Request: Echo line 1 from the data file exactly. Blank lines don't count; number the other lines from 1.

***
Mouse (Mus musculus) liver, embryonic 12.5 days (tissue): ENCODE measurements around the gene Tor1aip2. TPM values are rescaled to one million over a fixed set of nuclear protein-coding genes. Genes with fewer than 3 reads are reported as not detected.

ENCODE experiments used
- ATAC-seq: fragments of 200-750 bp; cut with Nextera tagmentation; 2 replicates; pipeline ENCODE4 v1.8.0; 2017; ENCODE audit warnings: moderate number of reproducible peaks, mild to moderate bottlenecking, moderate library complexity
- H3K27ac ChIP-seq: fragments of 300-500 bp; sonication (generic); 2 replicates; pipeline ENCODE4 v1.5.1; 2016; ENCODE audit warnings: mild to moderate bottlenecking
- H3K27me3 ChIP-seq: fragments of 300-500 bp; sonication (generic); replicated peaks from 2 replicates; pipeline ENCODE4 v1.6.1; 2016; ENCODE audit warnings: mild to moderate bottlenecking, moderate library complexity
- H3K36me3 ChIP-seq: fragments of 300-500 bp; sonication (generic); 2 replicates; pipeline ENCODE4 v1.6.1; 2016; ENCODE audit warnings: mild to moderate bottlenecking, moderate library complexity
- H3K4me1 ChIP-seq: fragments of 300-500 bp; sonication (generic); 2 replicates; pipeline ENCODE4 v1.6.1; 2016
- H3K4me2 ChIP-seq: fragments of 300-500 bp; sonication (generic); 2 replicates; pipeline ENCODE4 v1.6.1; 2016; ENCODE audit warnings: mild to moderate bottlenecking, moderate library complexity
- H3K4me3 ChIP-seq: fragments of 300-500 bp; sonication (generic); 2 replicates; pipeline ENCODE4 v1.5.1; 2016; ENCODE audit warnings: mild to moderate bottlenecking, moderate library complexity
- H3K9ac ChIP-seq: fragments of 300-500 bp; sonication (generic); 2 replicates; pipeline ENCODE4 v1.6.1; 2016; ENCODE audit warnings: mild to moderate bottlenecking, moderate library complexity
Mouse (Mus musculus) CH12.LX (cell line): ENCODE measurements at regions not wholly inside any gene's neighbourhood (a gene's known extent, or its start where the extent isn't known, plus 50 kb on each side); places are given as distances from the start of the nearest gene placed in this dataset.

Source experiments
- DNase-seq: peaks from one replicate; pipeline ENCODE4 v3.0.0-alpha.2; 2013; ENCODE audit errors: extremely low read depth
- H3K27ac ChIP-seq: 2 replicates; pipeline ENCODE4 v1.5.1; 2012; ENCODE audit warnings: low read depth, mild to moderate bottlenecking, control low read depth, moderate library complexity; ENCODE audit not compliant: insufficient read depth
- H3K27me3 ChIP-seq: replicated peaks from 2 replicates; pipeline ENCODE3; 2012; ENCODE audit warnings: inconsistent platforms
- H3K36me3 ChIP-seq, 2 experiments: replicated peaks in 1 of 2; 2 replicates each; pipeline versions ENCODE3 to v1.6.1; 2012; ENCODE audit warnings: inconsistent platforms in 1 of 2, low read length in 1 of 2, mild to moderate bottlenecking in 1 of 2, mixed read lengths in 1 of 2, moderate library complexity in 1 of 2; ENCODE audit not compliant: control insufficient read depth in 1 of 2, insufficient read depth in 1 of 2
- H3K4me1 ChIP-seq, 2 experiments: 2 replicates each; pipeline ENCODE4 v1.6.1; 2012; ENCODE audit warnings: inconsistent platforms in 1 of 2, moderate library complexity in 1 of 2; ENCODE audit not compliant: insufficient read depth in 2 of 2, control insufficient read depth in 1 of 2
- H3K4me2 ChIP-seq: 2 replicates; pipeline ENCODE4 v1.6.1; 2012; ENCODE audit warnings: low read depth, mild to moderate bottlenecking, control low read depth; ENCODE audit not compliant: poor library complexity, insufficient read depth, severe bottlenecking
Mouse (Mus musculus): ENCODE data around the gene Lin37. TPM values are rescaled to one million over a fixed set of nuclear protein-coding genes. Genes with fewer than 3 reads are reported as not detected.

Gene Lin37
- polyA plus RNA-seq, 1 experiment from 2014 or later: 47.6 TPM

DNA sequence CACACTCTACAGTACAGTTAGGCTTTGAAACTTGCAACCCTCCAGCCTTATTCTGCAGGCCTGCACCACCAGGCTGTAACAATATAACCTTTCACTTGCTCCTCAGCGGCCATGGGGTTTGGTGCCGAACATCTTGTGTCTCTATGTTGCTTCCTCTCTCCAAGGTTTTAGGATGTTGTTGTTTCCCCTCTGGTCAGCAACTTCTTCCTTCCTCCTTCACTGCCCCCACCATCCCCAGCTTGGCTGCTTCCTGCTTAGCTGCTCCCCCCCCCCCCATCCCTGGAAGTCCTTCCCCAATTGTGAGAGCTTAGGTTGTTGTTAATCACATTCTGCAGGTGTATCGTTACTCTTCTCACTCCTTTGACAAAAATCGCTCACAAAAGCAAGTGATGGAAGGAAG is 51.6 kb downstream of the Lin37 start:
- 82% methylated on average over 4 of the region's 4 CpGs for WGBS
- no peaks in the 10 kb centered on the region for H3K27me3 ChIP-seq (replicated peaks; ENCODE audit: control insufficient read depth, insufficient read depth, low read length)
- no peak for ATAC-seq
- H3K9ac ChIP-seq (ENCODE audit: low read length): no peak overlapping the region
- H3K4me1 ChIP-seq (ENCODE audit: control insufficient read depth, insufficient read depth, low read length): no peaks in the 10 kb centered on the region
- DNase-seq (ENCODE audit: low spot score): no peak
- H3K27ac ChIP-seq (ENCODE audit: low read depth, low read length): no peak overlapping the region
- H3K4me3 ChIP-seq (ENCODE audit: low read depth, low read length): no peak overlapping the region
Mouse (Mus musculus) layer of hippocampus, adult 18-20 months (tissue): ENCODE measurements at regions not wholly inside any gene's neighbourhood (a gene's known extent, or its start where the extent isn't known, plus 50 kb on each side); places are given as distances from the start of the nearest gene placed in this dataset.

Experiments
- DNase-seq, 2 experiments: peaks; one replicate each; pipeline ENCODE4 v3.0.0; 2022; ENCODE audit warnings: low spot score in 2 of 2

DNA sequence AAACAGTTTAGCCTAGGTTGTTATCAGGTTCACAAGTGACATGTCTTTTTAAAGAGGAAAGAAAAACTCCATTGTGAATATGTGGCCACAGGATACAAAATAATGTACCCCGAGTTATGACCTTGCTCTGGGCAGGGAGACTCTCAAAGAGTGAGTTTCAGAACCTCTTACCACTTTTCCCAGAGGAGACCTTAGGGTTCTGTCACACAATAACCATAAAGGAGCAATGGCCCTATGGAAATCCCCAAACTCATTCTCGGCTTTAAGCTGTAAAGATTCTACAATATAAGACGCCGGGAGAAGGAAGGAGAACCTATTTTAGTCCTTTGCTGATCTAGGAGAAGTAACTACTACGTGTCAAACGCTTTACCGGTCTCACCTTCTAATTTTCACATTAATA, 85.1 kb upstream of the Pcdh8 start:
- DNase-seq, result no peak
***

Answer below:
Mouse (Mus musculus) liver, embryonic 12.5 days (tissue): ENCODE measurements around the gene Tor1aip2. TPM values are rescaled to one million over a fixed set of nuclear protein-coding genes. Genes with fewer than 3 reads are reported as not detected.